This 10-minute DIY project helped me be able to post the weekly menu at our house and get out of answering the daily "what's for dinner?" question!
I'm always finding unused canvases at thrift stores – the planned work of art not even started is apparently a common occurrence - but canvases at craft stores are inexpensive, too, with one of those coupons that are issued weekly. The only other items I used were sticker letters in two sizes (I used foam letters, but any letter stickers will work), latex paint and chalkboard paint (I've used flat black paint on some past chalkboard projects, so it would probably work too, but I had found a cheap can of chalkboard paint).
It's pretty self-explanatory, but you can find more details on the blog if you need!
I have a flower bed in my backyard under a huge fir tree. This means any plant that lives under it must like dry shade. I've found it's hard to find plants for dry shade - right now
brunnera, carpet bugle, epimedium and bishop's weed are doing well there, but I'm looking for more. I was happy to recently discover HGTVGardens.com and their plant finder tool which is easy to use and has specific information on which plants will do best in whatever conditions I enter. (Of course there's lots of other things on the site like tips, landscape ideas and photos from gardeners all over the country, in addition to a whole farm-to-table section! But oh, man, is the plant finder tool fun!)
And I found three new plants for dry shade to look for: foamflower, saxifrage, and wild petunia. Now, I just have to find where to buy them!
Having read past blogger challenges, I am so thrilled to be participating in the current DIY Blogger Challenge sponsored by Wayfair.com and their supporting sponsor, Hometalk.com!
I was given a choice of three items to make over and I chose a Wayfair lampshade, because I've wanted to update our shades for awhile. Since one aspect of the challenge was to choose a theme (either geometric pattern, incorporate rope, or black & white) I decided to use twine (does that count as rope?) and apply it in a simple geometric pattern with a diy-er's best friend: a glue gun.
And I LOVE the results! The new, textured shade not only updates an old, upcycled lamp, it provides a great decorator touch to our son's blue and brown bedroom.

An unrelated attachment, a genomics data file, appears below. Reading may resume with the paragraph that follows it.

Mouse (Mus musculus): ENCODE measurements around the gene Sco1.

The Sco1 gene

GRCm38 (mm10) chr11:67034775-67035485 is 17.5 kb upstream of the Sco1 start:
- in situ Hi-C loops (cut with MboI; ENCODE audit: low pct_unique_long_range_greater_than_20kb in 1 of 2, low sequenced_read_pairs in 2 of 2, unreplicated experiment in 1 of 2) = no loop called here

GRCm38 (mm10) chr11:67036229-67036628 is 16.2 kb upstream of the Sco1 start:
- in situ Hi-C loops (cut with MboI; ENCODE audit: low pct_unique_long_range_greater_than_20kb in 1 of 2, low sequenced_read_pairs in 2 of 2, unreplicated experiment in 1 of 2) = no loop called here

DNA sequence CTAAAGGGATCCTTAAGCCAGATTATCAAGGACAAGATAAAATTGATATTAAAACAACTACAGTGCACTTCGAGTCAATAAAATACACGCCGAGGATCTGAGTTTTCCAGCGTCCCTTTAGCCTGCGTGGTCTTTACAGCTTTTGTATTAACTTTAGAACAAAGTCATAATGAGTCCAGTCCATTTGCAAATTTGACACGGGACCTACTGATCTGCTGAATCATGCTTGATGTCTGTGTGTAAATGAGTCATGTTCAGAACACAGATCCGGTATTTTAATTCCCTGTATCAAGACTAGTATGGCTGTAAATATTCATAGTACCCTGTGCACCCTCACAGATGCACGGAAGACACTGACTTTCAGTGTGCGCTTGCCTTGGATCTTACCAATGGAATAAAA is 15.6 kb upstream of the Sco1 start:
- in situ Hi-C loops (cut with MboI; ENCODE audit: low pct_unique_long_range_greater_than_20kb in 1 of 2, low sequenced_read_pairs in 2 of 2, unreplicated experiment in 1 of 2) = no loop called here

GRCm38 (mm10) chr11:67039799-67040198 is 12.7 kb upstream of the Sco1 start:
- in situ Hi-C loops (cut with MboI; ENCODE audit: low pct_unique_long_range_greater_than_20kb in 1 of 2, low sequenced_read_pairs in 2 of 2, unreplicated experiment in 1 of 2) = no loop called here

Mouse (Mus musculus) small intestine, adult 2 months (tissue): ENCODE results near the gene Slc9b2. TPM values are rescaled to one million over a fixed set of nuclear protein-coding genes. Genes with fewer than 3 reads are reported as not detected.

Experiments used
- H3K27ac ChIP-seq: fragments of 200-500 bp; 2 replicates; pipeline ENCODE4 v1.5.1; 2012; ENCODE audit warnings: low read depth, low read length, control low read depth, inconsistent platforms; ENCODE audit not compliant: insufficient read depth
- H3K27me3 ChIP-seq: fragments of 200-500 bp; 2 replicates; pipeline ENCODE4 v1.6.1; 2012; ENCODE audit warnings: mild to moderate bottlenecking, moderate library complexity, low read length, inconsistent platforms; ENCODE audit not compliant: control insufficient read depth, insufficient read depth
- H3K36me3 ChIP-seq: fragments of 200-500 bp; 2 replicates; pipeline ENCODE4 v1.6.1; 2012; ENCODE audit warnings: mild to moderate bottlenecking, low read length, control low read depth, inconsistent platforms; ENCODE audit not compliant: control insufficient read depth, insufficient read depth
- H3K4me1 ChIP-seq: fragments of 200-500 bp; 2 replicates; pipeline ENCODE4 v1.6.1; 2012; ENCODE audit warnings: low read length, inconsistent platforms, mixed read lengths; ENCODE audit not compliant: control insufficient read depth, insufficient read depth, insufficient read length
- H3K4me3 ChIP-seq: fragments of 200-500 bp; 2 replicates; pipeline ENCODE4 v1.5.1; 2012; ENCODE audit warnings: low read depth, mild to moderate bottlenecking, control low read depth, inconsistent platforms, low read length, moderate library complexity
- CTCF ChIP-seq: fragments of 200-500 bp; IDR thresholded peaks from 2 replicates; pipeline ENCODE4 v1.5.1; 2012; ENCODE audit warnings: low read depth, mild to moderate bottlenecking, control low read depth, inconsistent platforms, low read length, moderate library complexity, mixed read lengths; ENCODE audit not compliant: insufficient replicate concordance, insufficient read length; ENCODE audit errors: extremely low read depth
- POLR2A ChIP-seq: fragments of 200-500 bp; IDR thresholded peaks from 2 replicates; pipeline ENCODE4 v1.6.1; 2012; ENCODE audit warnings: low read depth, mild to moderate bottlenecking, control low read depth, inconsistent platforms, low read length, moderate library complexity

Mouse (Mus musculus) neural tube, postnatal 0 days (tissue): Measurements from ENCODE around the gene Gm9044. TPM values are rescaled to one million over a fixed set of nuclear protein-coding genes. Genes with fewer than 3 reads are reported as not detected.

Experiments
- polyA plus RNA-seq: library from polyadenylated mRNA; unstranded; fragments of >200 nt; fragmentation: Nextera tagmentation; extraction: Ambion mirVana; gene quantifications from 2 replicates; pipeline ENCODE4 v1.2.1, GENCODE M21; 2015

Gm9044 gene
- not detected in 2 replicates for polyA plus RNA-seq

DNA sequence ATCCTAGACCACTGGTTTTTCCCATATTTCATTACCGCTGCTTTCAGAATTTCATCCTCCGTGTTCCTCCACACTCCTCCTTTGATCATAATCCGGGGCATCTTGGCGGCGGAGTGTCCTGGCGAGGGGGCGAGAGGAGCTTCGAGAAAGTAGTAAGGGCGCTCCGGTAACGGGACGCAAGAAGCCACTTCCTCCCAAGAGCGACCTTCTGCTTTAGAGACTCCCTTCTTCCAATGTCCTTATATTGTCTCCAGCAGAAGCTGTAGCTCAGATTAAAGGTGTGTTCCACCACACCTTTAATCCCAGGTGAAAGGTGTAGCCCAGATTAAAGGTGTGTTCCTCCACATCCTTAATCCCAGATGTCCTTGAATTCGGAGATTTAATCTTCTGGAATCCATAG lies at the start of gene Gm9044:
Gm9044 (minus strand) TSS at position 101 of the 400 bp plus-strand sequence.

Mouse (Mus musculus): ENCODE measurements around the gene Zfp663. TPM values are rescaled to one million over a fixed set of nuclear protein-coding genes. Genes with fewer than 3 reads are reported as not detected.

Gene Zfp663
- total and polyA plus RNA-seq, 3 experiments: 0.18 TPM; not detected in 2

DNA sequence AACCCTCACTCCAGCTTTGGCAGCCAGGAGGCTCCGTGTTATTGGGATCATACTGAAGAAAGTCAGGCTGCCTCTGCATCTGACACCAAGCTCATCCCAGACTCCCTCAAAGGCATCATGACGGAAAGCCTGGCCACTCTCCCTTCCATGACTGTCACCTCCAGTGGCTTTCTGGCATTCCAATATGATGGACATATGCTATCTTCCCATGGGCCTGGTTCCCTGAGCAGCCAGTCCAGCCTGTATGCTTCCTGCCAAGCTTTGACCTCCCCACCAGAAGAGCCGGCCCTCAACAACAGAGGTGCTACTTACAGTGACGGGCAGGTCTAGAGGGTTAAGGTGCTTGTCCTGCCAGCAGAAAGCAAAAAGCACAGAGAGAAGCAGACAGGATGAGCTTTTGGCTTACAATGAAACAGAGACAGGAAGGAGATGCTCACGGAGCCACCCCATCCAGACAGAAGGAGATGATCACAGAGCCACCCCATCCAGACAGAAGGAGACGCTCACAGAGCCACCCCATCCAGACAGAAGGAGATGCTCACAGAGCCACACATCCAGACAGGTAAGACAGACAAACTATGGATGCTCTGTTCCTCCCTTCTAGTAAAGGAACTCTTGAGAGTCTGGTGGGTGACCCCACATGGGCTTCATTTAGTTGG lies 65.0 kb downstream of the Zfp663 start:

Here are the steps I took:
1. Measure the circumference of the shade (this was 16″) and divide as evenly as possible (pretty easy at 4″ for this size) to figure out how far apart the pattern lines should be. In order to make it easy (I thought...) I made a diagonal paper template.Then I used a pencil to trace the lines in one direction. I didn't need lines in the other – and actually realized I didn't need lines at all and ended up erasing most of them as I went along! So here's the easy way (a case of do as I say, not as I do): mark 4″ intervals at the top of the shade and bottom and then mark the center point of the shade at each diagonal imaginary line (just use a pencil to make small marks as guides). You can always draw a light pencil line if that helps you visualize – just be sure to have a good eraser on hand!2. Use the glue gun to attach the twine to a mark on the top (start at the back of the shade) with just a dab of glue, let cool a few seconds and then pull the twine to the next mark on the bottom edge, not the one right below (otherwise that would be a straight line, wouldn't it?) to create a diagonal line. Picture #3 shows this better – just ignore the lines I made, it's better not to draw full lines, if you can help it. You only need to use a bit of glue at the top, center point, and bottom – otherwise you'll see a bunch of messy glue along the twine lines. Cut each piece of twine after you've finished gluing and move to the next one.3. After finishing the twine in one direction, glue the twine in the other direction, adhering and cutting the same way as the first. Try not to glue the twine to the very top and bottom edges of the shade – it works better to leave room for the finishing rows, though you can go over the twine if needed (see top of photo #4).4. Finish the shade with 2 or 3 rows of twine glued to the top and bottom edges, as shown. Try to keep your lines of glue as thin as possible to minimize glue-mess (is that a term?) along the finished twine edges.